Dodge Grand Caravan Review

Dodge Grand Caravan Review

The Dodge Grand Caravan traces its roots back to 1984, when Chrysler introduced American families to a new, extremely space-efficient vehicle: the minivan. The larger, "Grand" version of the Caravan debuted a few years later. It was a huge hit that has remained a strong seller through the years, even as newer rivals outdid it in various ways. Despite innovations like driver-side sliding doors and Stow 'n Go seats, a poor reputation for reliability, a lack of refinement and disappointing execution made it difficult to recommend.

In recent years, however, the Dodge Grand Caravan has been improved significantly. With a strong engine and improved cabin quality highlighting this renaissance, the Grand Caravan is the most competitive that it's been in years. While Toyota and Honda still offer more well-rounded minivans, this Dodge provides several attributes that could make it a good pick for consumers.

Current Dodge Grand Caravan
The Dodge Caravan minivan can seat up to seven passengers and is offered in four trim levels: American Value Package (AVP), SE, SXT and R/T. All of them are powered by a 3.6-liter V6 that produces a very strong 283 horsepower. Power is sent to the front wheels via a six-speed automatic transmission. Despite the horsepower advantage, the Dodge Grand Caravan is still a half-second slower to 60 mph than the top-ranked Honda Odyssey or Toyota Sienna.

The AVP represents the entry-level model and feature highlights include full power accessories, dual-zone climate control and an auxiliary audio jack. However, it's the only trim that features a two-person second-row bench seat -- a minivan rarity nowadays -- in place of the upper trims' excellent Stow 'n Go seats that fold into the floor with one tug of a lever.

As you move up through the trim levels, you'll find more standard features like rear air-conditioning, a power-operated liftgate, power sliding doors, leather upholstery, a rearview camera and a blind-spot warning system. Electronic features are plentiful as well, including a navigation system, Bluetooth and a rear seat entertainment system that includes rare features like a Blu-Ray player, an HDMI port and two screens. Like other loaded minivans these days, a fully equipped Grand Caravan can seem like a full-fledged luxury car in terms of features.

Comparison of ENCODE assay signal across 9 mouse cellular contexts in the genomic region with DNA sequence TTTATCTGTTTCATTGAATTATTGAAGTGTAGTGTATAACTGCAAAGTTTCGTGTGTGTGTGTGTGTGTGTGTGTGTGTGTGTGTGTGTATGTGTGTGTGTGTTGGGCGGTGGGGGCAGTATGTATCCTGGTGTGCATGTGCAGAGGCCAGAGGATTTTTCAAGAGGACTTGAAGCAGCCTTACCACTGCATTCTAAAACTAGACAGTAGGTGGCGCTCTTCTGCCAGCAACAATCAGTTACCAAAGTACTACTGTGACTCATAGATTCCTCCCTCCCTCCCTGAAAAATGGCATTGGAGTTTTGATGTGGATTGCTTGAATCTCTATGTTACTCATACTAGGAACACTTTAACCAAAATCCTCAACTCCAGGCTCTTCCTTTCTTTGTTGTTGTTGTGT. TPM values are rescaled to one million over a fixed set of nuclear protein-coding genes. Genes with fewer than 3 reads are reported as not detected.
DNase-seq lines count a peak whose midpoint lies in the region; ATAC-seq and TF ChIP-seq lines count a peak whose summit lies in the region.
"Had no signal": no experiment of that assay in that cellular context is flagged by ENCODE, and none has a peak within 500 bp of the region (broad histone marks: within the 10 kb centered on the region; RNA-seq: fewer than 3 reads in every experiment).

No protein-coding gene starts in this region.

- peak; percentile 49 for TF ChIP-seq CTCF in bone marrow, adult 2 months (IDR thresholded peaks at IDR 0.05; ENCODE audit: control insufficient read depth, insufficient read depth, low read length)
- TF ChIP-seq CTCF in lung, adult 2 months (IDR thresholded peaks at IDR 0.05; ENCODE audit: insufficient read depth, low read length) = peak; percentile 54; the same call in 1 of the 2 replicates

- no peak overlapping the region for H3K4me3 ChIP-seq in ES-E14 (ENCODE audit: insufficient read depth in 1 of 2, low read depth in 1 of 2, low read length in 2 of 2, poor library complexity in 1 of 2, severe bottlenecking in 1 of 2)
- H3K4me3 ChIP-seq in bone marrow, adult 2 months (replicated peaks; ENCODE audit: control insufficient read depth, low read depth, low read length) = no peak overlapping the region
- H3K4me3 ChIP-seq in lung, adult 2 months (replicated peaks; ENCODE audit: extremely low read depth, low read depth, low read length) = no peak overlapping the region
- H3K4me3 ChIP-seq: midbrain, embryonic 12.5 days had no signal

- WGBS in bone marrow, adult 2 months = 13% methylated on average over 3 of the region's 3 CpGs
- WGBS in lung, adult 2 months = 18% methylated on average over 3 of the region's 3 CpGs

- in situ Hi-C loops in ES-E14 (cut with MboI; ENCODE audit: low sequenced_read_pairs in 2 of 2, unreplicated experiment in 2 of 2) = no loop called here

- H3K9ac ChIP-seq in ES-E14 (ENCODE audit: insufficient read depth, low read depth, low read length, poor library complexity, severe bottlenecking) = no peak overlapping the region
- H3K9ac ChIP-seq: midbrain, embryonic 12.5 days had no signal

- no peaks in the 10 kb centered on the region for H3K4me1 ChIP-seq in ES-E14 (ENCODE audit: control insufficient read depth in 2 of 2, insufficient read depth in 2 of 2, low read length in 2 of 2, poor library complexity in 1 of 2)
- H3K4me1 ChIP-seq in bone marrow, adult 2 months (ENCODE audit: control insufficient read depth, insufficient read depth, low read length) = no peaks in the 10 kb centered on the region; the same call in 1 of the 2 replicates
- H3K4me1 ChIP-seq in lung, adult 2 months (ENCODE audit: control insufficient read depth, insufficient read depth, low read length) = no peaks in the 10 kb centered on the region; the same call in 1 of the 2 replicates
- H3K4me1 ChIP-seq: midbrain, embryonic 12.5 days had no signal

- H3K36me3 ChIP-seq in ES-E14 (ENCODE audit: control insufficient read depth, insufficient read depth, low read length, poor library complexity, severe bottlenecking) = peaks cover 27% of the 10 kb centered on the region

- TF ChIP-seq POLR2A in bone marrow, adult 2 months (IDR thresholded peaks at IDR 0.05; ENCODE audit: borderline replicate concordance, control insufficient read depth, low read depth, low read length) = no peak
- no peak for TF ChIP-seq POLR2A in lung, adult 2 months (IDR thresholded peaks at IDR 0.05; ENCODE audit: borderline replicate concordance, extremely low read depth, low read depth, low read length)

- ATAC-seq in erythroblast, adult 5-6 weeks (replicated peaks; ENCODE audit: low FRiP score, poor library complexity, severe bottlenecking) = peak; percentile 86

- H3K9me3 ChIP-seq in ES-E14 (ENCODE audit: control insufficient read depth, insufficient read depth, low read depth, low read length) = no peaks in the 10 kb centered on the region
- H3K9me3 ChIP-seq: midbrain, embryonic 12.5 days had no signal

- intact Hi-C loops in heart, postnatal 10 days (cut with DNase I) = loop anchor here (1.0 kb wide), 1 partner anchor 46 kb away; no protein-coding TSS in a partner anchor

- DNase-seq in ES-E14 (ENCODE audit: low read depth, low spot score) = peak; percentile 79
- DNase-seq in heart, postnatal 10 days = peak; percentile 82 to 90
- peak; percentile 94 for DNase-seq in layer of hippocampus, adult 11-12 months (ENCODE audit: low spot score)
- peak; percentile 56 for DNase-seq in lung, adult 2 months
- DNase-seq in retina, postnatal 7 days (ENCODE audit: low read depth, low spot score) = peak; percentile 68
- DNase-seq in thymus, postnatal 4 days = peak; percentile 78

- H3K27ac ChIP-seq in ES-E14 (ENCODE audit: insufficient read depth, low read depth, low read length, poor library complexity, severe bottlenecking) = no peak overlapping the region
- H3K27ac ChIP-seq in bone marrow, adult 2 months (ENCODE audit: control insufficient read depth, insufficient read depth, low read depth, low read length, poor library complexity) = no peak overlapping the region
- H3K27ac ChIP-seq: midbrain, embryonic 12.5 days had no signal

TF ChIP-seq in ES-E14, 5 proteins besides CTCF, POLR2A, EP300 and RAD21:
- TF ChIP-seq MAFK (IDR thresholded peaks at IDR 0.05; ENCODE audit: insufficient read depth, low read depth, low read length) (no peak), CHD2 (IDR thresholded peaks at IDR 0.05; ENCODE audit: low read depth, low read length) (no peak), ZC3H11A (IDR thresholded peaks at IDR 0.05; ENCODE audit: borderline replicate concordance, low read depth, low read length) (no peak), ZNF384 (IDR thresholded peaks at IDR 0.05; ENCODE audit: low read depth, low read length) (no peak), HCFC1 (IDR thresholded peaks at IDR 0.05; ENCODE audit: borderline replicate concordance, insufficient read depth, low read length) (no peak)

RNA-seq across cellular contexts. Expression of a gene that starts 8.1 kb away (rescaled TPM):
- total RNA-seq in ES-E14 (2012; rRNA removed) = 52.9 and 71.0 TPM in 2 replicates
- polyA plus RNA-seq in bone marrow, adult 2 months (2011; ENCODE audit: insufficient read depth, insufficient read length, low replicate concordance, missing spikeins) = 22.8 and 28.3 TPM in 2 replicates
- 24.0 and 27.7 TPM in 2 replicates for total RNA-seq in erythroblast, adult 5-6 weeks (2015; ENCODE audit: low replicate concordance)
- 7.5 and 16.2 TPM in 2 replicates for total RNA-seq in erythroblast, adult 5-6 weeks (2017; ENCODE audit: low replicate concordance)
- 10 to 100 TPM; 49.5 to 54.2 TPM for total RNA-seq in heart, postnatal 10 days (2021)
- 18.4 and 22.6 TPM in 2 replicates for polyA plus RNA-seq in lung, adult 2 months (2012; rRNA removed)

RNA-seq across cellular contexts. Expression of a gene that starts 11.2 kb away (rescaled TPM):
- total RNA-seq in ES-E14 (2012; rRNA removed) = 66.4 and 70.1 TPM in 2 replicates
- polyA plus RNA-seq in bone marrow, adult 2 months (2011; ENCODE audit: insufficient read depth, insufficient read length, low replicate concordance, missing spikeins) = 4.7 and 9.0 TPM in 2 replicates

As far as passenger comfort, the Grand Caravan comes up a bit short relative to its rivals. Taller drivers may run out of legroom, the second-row Stow 'n Go passenger seats are a little less comfortable than the fixed captain's chairs of other vans and the third row's seat cushion is tilted down in an effort to increase rear legroom. There also isn't an option for an eighth passenger. On the plus side, though, those Stow 'n' Go seats are a cinch to transform the Grand Caravan from people carrier to cargo hauler. The second-row seats of most other vans must be physically removed or you end up with less maximum cargo capacity. In this way, at least, the Grand Caravan is hard to beat.

Used Dodge Grand Caravan Models
The current van represents the fifth-generation Dodge Grand Caravan that debuted for 2008. However, it was substantially upgraded for 2011. Originally, there were two main trim levels available (SE and SXT) and three V6 engine choices. A 3.3-liter produced 175 hp, a midrange 3.8-liter made 197 hp and a 4.0-liter unit topped out at 251 hp. None were particularly appealing. The Grand Caravan from 2008-'10 was very disappointing for other reasons as well. The cabin featured subpar materials, uninspired design and haphazard construction. Handling was worse, especially in the first model year, and the ride was generally unsophisticated. Even the styling was less appealing.